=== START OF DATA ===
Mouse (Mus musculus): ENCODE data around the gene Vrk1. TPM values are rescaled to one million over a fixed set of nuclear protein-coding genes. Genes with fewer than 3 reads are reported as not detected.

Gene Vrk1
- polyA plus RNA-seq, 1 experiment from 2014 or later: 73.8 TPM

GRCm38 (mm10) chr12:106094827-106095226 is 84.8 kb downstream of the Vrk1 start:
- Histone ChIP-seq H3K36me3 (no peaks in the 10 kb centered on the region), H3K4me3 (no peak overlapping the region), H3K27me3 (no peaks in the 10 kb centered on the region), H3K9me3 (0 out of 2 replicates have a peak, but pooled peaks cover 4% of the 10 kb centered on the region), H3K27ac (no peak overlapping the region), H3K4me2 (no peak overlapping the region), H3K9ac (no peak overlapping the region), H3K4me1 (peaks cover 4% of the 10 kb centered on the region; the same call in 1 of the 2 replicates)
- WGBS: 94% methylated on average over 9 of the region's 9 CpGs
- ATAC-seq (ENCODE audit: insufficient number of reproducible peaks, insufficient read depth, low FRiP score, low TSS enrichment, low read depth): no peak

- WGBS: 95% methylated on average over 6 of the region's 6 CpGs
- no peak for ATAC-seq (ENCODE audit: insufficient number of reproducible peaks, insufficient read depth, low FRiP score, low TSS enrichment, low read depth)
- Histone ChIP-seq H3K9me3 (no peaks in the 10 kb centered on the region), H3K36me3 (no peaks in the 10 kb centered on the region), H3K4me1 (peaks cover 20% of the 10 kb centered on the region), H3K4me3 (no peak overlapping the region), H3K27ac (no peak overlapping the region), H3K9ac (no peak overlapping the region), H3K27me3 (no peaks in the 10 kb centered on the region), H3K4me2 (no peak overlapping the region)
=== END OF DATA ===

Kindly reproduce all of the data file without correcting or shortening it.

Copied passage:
Mouse (Mus musculus): ENCODE data around the gene Vrk1. TPM values are rescaled to one million over a fixed set of nuclear protein-coding genes. Genes with fewer than 3 reads are reported as not detected.

Gene Vrk1
- polyA plus RNA-seq, 1 experiment from 2014 or later: 73.8 TPM

GRCm38 (mm10) chr12:106094827-106095226 is 84.8 kb downstream of the Vrk1 start:
- Histone ChIP-seq H3K36me3 (no peaks in the 10 kb centered on the region), H3K4me3 (no peak overlapping the region), H3K27me3 (no peaks in the 10 kb centered on the region), H3K9me3 (0 out of 2 replicates have a peak, but pooled peaks cover 4% of the 10 kb centered on the region), H3K27ac (no peak overlapping the region), H3K4me2 (no peak overlapping the region), H3K9ac (no peak overlapping the region), H3K4me1 (peaks cover 4% of the 10 kb centered on the region; the same call in 1 of the 2 replicates)
- WGBS: 94% methylated on average over 9 of the region's 9 CpGs
- ATAC-seq (ENCODE audit: insufficient number of reproducible peaks, insufficient read depth, low FRiP score, low TSS enrichment, low read depth): no peak

- WGBS: 95% methylated on average over 6 of the region's 6 CpGs
- no peak for ATAC-seq (ENCODE audit: insufficient number of reproducible peaks, insufficient read depth, low FRiP score, low TSS enrichment, low read depth)
- Histone ChIP-seq H3K9me3 (no peaks in the 10 kb centered on the region), H3K36me3 (no peaks in the 10 kb centered on the region), H3K4me1 (peaks cover 20% of the 10 kb centered on the region), H3K4me3 (no peak overlapping the region), H3K27ac (no peak overlapping the region), H3K9ac (no peak overlapping the region), H3K27me3 (no peaks in the 10 kb centered on the region), H3K4me2 (no peak overlapping the region)